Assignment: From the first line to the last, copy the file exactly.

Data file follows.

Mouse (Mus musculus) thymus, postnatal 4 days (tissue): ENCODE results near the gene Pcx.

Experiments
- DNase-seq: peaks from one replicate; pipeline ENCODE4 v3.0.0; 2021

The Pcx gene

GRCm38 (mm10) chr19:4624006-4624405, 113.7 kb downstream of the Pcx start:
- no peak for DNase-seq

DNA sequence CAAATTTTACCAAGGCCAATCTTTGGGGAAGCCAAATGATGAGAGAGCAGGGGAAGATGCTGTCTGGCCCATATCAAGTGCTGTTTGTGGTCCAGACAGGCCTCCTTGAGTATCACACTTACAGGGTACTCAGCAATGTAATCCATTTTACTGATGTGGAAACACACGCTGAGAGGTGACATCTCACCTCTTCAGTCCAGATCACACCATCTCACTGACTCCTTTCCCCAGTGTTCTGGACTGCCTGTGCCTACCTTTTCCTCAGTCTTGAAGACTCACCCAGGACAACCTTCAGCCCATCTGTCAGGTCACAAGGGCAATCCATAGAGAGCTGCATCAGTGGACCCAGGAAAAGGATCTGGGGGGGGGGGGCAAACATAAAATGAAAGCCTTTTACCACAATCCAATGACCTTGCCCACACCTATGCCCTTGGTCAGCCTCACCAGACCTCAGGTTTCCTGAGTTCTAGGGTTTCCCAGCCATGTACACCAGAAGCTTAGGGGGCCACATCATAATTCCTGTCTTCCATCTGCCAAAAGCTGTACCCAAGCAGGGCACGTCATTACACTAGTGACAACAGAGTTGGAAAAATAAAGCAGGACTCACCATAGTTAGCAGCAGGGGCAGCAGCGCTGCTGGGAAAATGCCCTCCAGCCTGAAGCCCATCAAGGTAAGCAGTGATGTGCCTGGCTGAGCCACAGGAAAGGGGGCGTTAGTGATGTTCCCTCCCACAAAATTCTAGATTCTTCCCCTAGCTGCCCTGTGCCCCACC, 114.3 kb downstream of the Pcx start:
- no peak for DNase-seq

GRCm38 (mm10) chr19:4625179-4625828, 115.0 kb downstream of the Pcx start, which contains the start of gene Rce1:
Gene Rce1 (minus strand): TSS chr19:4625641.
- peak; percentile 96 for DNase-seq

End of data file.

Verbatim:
Mouse (Mus musculus) thymus, postnatal 4 days (tissue): ENCODE results near the gene Pcx.

Experiments
- DNase-seq: peaks from one replicate; pipeline ENCODE4 v3.0.0; 2021

The Pcx gene

GRCm38 (mm10) chr19:4624006-4624405, 113.7 kb downstream of the Pcx start:
- no peak for DNase-seq

DNA sequence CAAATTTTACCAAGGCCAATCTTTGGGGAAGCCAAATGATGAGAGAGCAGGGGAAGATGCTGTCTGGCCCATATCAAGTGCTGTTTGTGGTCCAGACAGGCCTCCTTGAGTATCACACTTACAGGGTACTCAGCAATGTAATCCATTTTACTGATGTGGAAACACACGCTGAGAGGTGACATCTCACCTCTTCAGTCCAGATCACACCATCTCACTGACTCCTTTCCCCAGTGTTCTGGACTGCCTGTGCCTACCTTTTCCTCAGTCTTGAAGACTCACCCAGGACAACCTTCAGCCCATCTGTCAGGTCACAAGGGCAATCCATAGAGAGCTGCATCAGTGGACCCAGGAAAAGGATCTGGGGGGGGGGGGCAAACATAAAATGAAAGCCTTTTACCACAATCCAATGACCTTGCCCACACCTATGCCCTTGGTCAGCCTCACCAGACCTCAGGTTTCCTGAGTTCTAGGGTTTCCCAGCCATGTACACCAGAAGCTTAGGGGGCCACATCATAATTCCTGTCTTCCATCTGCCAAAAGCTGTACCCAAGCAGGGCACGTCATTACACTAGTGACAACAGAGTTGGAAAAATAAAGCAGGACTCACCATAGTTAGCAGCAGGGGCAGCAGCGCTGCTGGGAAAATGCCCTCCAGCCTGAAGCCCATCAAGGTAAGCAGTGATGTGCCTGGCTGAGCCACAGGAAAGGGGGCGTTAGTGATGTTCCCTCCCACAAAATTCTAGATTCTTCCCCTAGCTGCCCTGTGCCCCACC, 114.3 kb downstream of the Pcx start:
- no peak for DNase-seq

GRCm38 (mm10) chr19:4625179-4625828, 115.0 kb downstream of the Pcx start, which contains the start of gene Rce1:
Gene Rce1 (minus strand): TSS chr19:4625641.
- peak; percentile 96 for DNase-seq